Mr. Speaker, I find this is a rather important debate.
The only thing that concerns me at this point is that I find myself in agreement with the hon. Minister for International Trade on the Liberal side of the House. I find myself in agreement with my colleagues, of course, and with my Conservative colleagues. The only people with whom I am in disagreement are members of the NDP group over on the other side.
I notice that there are some interesting points being made by the NDP members. The hon. members are entirely welcome for any gratuitous remarks made in their direction because there are so few of them.
We are dealing with the single most significant element in the Canadian economy, trading with other nations. The NDP has given us an opportunity to express our position on this particular issue, which is foundation to the economy of our country.
Members who are opposite on this issue need to recognize much of the support that has made the country what it is today, the democratic institution that exists, the various political parties that exist, the freedom of speech that exists and the opportunities for individuals to develop their businesses, is as direct result of free trade among Canada and other countries.
Also I point out that free trade is not just in agriculture. I come from a constituency in British Columbia. We call it paradise because it is beautiful in Kelowna. I want to thank my constituents who elected me for the third time. I am humbled with the responsibility they gave me. It is an honour to represent them in the House.
In my constituency there are a number of fruit growers, as well as other agricultural producers. The fruit growers depend to a large degree on their income from the trade that takes place. The Okanagan Valley is now developing some of the finest wines in the world. These wines compete internationally and are winning awards. The wineries also depend to a large degree on international trade.
We need to recognize how dependent agriculture is on trade. We should also recognize the significance of manufacturing and how it depends on international trade.
All we need look at is the automobile assembly plants that exist in the southern part of British Columbia. Industries have sprung up around those assembly plants. Magna International is extremely successful. It has become a major auto parts manufacturing firm. The members should recognize that some of the mutual funds in which they have invested have stocks in Magna International, so they are direct beneficiaries of that particular company. Some of their friends probably work for either Ford, Chrysler or GM in the assembly of automobiles, trucks and various SUVs. All these jobs are directly dependent on international trade.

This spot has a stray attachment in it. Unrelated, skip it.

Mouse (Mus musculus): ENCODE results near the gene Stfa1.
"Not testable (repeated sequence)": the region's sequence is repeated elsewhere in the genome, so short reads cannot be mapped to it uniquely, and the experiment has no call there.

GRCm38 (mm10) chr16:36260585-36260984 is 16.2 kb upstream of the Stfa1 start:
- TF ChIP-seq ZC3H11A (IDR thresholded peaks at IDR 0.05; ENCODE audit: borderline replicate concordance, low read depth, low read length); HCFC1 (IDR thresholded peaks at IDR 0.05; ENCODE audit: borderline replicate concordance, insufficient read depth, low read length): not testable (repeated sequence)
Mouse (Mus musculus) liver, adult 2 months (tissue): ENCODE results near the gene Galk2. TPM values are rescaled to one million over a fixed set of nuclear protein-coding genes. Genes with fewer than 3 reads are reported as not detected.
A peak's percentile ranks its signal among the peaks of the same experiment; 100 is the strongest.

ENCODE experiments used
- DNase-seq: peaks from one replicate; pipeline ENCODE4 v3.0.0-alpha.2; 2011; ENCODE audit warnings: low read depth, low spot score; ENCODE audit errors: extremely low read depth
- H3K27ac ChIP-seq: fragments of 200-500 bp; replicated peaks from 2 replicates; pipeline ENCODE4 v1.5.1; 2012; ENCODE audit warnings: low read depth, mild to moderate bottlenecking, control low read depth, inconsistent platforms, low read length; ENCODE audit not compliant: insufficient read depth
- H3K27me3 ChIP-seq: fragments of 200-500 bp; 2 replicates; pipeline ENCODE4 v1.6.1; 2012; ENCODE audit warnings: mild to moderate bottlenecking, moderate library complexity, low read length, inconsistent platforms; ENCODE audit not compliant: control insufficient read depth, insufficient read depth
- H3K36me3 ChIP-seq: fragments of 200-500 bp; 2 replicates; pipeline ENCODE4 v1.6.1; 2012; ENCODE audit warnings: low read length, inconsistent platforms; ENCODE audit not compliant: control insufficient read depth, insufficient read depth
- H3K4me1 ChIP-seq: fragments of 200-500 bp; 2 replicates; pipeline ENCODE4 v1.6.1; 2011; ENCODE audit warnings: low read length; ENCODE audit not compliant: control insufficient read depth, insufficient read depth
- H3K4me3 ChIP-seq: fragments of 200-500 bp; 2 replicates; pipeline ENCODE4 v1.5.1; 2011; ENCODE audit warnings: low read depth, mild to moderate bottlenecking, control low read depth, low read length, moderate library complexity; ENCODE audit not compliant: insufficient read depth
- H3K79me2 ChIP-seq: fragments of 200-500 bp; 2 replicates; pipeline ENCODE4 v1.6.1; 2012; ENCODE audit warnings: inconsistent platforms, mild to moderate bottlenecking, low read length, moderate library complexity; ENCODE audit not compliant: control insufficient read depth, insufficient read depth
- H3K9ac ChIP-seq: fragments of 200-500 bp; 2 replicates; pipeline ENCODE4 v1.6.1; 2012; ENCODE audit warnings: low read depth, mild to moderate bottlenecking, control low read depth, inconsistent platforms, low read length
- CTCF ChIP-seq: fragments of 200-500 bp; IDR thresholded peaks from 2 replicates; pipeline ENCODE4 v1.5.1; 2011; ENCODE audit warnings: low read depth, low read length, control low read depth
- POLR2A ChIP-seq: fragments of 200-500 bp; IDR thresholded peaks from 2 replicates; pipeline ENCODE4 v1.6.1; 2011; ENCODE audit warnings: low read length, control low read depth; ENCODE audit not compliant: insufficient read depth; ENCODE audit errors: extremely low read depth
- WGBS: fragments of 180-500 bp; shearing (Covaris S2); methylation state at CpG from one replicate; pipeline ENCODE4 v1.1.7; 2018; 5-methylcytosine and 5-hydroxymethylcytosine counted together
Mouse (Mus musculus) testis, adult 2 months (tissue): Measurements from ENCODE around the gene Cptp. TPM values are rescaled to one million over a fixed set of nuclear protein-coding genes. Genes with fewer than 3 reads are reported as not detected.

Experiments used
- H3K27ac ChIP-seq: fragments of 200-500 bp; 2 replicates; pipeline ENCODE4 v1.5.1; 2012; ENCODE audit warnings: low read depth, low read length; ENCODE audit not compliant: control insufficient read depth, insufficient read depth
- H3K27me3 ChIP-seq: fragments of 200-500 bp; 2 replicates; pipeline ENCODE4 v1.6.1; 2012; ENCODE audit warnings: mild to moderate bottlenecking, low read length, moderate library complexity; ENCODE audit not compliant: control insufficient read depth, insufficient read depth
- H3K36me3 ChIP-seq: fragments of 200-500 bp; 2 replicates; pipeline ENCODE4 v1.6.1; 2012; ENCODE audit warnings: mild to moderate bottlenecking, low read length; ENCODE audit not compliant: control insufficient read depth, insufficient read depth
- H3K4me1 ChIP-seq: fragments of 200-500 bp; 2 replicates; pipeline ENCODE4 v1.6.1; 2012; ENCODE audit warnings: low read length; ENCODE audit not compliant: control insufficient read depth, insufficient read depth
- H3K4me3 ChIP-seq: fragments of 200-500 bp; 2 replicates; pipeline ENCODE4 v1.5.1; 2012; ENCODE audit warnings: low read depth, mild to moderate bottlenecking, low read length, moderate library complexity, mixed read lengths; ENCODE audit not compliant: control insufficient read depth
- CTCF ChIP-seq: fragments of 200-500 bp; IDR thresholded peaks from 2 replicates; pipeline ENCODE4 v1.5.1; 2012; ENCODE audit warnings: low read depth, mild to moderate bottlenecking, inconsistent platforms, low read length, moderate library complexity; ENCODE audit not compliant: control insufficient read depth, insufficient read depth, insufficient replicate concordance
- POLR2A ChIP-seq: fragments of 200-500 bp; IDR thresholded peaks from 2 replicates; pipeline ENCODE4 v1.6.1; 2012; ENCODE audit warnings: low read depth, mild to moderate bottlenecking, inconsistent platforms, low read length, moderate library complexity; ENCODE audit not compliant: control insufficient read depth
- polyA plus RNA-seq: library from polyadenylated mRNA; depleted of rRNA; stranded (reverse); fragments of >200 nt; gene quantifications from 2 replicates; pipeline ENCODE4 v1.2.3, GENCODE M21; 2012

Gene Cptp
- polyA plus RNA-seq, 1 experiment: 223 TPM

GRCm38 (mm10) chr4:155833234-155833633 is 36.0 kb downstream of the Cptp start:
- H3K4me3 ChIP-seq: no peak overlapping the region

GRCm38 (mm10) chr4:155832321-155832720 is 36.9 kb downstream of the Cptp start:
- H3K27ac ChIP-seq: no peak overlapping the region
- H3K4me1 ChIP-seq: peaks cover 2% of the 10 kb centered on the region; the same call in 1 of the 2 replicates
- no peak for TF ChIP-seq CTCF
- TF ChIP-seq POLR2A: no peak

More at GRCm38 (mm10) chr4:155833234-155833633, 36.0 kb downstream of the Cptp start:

We need to recognize that trade is not only in the areas of agriculture and manufacturing but also in the area of our natural resources. Where would the economy of the country be if there was not a good arrangement for trading natural gas, oil, coal and lumber?
Let us not forget lumber which is a significant part of our Canadian economy. Lumber is an $18 billion contributor to our gross national product in British Columbia. It is a major issue. Trade with the United States is very well developed and needs to be done properly. That is what we are talking about today.
To suggest that chapter 11 somehow is an anathema to developing strong free trade is simply misleading everything. Why is that the case? I suggest that the first and most important provision of chapter 11 is to protect investors.
There is not a single person in the House who does not want their invested capital to be preserved, protected and to grow. That is what our party wants.
We want Canadians to have the same kind of protection for their investments in another country as we give foreigners investing in Canada. If there is no reciprocal guarantee for the protection of capital then why would anyone want to invest.
I cannot help but take a little shot here at the parliamentary secretary and his minister. I would suggest to them that Canadians investing abroad is not so much a reflection of the strength of the Canadian economy but rather an expectation that they can do better with their investments outside of Canada, particularly with respect to the huge tax burden placed on corporations and individuals in Canada.
We need to recognize that Canada has a negative balance today in terms of direct foreign investment in Canada and Canadian investment elsewhere. Canadians are investing more elsewhere than others are investing in Canada. We have a negative balance and it would be good if it were the other way around.